Learn your memory list
You need to get busy learning your memory list of 100 characters. It’s not enough to create the List, which is quite a job in itself, and it not enough to learn how to use it. No, you have to really learn it. You have to get comfortable with using it, in different situations. It has to become almost second nature.
What seemed like a daunting prospect (translating numbers into images) has to become the most natural thing in the world. As soon as you see (or hear) a number, you need to be able to translate it into the appropriate image, or series of images. Only when you can do this easily and readily will you really appreciate the power of this 100-character memory list.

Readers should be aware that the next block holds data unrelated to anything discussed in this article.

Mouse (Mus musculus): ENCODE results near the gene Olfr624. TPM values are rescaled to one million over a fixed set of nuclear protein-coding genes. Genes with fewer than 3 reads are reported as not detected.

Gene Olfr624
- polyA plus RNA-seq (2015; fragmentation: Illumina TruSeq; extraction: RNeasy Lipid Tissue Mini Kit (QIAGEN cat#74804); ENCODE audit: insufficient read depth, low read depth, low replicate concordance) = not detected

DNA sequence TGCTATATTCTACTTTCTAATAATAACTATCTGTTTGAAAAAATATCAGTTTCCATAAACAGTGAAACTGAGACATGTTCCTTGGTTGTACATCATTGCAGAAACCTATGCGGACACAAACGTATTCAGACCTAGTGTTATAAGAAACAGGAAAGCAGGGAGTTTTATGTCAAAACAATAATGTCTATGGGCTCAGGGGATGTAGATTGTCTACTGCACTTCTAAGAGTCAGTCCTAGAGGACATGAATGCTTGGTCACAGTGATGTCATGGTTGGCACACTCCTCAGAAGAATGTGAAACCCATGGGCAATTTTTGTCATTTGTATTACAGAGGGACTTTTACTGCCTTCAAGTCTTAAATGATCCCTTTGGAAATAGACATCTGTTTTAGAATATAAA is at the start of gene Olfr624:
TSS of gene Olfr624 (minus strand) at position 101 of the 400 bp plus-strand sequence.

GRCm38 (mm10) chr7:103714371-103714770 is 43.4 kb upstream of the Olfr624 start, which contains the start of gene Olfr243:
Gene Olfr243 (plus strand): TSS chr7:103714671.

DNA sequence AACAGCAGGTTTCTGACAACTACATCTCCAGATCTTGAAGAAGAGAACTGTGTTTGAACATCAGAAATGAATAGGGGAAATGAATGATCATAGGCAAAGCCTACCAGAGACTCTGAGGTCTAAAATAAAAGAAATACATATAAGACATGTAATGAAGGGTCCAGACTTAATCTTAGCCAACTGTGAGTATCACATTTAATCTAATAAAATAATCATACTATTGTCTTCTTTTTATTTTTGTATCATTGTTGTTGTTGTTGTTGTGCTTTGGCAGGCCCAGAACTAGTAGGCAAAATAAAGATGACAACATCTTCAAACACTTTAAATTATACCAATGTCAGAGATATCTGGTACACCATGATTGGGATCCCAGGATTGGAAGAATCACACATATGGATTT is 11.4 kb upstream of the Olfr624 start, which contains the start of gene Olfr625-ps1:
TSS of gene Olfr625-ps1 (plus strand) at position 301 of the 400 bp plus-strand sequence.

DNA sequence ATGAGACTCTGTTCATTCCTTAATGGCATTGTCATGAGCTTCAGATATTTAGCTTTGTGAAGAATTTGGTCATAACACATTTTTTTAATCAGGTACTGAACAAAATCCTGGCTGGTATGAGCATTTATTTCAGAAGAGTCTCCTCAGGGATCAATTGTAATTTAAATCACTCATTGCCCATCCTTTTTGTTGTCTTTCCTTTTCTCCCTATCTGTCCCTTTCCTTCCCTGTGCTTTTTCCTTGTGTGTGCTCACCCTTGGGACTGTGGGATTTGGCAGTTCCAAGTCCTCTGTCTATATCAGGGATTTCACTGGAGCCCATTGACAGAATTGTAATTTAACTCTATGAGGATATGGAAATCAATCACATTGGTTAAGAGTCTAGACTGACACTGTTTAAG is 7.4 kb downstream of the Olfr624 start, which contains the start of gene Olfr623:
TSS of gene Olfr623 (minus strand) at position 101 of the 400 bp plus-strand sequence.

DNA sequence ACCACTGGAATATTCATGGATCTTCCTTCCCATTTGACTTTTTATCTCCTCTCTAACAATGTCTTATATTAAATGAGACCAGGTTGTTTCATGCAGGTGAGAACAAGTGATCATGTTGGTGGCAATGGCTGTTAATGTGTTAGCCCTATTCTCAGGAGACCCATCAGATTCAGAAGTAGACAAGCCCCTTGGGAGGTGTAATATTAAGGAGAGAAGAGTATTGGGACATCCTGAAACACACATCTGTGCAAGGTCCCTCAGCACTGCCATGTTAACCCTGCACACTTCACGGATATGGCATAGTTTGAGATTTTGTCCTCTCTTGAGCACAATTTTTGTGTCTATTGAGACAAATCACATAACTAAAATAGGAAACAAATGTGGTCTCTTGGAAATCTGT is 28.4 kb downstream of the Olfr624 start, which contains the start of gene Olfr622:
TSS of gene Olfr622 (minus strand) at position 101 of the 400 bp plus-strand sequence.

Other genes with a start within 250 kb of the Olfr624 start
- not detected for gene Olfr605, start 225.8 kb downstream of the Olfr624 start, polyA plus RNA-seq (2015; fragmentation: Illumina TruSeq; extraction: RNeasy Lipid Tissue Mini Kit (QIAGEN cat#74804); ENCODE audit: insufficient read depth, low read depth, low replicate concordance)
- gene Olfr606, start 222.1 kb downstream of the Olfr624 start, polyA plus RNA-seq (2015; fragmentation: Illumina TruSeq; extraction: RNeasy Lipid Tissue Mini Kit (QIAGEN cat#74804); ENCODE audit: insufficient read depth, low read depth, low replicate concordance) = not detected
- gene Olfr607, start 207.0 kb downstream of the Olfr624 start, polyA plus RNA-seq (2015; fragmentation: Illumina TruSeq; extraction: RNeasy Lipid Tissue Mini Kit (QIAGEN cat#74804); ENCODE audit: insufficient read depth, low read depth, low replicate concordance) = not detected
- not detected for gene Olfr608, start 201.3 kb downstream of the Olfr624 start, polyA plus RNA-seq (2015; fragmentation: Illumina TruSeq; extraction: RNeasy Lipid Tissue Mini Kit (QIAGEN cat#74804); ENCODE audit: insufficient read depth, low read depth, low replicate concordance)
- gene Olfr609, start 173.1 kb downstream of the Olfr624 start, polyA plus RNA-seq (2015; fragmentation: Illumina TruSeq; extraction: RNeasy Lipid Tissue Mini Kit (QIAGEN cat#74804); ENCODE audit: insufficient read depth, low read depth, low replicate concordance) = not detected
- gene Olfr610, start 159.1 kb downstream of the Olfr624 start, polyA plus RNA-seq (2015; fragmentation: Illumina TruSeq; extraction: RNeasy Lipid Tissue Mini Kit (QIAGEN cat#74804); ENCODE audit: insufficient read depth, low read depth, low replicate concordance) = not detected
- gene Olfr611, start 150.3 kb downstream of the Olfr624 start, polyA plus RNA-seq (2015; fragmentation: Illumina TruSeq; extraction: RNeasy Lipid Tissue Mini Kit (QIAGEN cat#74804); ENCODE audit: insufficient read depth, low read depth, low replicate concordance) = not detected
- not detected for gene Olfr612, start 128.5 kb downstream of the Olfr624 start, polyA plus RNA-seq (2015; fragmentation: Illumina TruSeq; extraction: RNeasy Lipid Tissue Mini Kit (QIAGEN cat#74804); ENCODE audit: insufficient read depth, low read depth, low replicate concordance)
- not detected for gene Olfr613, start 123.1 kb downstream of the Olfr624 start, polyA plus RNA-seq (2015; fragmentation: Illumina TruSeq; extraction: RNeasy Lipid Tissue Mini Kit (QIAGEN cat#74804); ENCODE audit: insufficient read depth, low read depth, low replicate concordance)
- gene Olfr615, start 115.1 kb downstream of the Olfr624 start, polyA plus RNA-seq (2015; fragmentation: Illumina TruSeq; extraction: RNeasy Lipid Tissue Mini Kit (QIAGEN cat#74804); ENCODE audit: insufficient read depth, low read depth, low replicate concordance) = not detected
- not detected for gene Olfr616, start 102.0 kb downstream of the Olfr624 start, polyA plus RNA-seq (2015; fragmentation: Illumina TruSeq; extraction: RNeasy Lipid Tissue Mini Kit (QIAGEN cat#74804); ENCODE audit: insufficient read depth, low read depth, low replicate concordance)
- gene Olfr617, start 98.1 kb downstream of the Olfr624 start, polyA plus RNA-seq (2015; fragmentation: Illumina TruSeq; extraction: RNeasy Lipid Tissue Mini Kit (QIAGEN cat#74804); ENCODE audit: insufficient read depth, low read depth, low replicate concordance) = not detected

It might be a good idea to write a short piece about each and every character, a sort of dossier or check-list. Note every aspect of the character – what he or she looks like (in detail), how the character sounds (and the kind of things they’re likely to say), how they’re dressed, see them performing their unique actions (in a few different situations), etc. This isn’t some kind of test for you, it’s something that will help you cement the character firmly in your imagination and your memory.
Working with groups of numbers
At first, just work with four-digit numbers. Write down a list of ten four-digit numbers at random and then go to work. For each one, think what would be the image. Take the first character (the first pair of digits) and couple him or her with the action of the second character (suggested by the second pair of digits).
A few examples: